It was a close game. But in the end, the plutocrats prevailed on energy legislation. Yes, fuel economy will go up some, but the push towards renewable energy will have to wait. Even on fuel economy standards, the requirement to incrementally increase standards every year after getting to 35 mpg by 2020 was dropped.
Well, given the notoriously undemocratic nature of the US senate, progress will be slow.
Senate Adopts an Energy Bill Raising Mileage for Cars – New York Times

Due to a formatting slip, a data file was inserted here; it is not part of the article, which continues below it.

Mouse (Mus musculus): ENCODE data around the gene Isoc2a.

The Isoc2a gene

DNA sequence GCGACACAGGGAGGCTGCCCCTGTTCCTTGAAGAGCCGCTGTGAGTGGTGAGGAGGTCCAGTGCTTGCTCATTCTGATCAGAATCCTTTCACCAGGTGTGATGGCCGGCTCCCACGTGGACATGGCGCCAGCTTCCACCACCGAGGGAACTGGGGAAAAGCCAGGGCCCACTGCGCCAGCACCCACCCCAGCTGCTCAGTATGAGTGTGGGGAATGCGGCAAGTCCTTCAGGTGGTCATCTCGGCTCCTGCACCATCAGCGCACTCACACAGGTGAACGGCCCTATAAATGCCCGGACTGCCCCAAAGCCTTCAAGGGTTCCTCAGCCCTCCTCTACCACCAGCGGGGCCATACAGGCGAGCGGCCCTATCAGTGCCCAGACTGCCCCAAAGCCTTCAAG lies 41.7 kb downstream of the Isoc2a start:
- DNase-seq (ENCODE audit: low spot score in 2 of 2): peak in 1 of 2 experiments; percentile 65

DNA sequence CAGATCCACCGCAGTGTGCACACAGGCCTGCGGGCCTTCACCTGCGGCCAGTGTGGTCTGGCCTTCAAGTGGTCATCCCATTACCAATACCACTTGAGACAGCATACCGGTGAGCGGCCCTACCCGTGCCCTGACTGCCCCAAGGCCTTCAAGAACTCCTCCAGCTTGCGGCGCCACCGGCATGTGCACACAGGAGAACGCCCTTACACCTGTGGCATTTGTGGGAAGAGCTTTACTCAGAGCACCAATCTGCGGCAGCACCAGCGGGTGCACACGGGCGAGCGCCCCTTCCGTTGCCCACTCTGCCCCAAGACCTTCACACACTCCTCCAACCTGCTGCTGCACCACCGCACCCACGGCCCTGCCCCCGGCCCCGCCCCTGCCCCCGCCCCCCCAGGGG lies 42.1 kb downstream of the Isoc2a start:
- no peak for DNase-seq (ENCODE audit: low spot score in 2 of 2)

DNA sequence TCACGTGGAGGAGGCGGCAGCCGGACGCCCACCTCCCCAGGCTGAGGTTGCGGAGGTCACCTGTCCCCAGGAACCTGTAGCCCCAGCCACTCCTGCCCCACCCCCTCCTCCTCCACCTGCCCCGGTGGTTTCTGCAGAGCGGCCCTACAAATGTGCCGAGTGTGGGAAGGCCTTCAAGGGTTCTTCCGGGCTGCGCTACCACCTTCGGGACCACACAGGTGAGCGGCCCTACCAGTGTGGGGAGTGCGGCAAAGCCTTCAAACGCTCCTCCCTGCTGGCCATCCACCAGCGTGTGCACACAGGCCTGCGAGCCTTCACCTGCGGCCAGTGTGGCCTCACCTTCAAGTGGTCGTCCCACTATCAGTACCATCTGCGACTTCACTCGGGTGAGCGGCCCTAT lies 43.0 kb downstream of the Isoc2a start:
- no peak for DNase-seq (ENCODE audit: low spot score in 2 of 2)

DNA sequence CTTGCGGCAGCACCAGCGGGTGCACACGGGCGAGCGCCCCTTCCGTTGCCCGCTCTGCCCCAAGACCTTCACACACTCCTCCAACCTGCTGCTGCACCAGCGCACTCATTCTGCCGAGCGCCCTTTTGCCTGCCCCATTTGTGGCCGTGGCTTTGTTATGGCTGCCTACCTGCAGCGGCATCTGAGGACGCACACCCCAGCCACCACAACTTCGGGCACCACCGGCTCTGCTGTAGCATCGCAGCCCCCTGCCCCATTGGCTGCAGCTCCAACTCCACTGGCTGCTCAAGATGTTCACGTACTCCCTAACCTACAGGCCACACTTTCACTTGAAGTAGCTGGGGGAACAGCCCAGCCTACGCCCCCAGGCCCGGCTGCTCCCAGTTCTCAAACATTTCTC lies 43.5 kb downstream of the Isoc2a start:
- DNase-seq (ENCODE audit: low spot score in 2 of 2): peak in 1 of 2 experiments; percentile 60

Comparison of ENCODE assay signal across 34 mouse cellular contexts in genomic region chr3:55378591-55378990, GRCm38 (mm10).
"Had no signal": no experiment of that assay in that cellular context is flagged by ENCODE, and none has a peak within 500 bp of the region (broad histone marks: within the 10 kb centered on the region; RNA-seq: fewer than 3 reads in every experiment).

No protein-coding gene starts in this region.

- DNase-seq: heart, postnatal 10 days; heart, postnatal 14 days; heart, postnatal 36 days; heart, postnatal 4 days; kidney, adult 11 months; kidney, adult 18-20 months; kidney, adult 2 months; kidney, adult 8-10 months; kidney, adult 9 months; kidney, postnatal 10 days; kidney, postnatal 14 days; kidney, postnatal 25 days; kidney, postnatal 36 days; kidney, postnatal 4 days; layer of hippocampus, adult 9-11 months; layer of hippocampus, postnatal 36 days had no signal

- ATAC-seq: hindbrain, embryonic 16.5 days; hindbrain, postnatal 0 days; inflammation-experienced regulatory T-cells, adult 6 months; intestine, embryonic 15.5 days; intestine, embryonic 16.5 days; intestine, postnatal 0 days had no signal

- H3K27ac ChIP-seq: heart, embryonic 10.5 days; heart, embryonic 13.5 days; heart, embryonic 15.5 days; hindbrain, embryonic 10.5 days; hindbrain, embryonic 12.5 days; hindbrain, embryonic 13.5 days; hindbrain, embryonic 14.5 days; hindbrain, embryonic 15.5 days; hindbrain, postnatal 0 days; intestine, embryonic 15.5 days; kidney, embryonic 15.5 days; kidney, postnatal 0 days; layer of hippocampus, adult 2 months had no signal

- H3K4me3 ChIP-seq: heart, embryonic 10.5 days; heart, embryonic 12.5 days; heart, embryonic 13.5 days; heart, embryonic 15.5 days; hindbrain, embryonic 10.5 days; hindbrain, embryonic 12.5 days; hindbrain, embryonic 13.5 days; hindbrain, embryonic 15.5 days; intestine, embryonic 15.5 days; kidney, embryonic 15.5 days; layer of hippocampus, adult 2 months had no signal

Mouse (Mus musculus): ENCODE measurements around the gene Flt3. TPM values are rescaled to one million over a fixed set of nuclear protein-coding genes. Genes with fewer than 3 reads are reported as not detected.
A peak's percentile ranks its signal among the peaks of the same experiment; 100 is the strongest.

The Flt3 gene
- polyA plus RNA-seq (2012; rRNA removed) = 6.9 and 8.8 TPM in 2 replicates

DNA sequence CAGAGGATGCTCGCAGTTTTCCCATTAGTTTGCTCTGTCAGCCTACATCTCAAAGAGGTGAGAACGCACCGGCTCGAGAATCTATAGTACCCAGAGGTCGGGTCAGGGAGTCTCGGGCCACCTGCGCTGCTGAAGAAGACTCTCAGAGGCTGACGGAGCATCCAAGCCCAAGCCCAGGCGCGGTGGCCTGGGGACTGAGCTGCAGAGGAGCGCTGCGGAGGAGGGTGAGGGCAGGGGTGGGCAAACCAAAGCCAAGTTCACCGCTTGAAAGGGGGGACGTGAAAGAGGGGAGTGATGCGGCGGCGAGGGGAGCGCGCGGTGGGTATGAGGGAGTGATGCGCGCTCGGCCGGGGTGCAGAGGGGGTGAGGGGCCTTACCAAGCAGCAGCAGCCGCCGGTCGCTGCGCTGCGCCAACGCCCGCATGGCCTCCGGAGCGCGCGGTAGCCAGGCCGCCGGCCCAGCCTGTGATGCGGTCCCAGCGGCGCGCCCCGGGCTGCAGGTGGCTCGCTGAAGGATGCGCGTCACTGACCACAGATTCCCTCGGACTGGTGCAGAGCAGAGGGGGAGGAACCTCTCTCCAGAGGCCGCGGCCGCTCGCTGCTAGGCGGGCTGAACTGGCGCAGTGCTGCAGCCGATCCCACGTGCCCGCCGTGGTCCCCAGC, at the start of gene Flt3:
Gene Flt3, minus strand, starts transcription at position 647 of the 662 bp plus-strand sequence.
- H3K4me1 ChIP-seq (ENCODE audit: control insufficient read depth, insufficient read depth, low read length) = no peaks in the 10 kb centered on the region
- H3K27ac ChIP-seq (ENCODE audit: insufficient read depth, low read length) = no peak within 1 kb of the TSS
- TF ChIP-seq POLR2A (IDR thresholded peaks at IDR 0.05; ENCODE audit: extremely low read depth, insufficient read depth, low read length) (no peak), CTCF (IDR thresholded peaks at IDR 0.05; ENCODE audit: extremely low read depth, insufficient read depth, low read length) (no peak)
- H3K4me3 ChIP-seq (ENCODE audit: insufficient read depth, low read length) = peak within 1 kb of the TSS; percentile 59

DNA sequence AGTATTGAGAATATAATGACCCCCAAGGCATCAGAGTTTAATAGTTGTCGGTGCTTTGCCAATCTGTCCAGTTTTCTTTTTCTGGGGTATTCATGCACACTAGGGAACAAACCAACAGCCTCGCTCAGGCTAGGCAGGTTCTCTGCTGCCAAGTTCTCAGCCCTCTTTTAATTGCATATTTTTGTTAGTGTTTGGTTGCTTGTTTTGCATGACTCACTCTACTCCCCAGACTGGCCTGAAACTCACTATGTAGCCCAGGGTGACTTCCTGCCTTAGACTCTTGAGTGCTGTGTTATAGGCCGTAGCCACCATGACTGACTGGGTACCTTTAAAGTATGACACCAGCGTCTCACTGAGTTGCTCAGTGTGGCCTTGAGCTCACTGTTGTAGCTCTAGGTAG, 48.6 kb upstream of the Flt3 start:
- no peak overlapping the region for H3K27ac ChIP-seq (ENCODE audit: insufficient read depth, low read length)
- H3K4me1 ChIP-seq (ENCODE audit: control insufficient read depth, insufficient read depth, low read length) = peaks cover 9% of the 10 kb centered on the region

The Senate passed a broad energy bill late Thursday that would, among other things, require the first big increase in fuel mileage requirements for passenger cars in more than two decades. The vote, 65 to 27, was a major defeat for car manufacturers, which had fought for a much smaller increase in fuel economy standards and is expected to keep fighting as the House takes up the issue. But Senate Democrats also fell short of their own goals. In a victory for the oil industry, Republican lawmakers successfully blocked a crucial component of the Democratic plan that would have raised taxes on oil companies by about $32 billion and used the money on tax breaks for wind power, solar power, ethanol and other renewable fuels. Republicans also blocked a provision of the legislation that would have required electric utilities to greatly increase the share of power they get from renewable sources of energy. As a result, Senate Democrats had to settle for a bill that calls for a vast expansion of renewable fuels over the next decade — to 36 billion gallons a year of alternatives to gasoline — but does little to actually promote those fuels through tax breaks or other subsidies. The combination of breakthroughs and setbacks highlighted the blocking power of the entrenched industry groups, from oil companies and electric utilities to car manufacturers, that had blanketed Congress in recent days to defend their interests.
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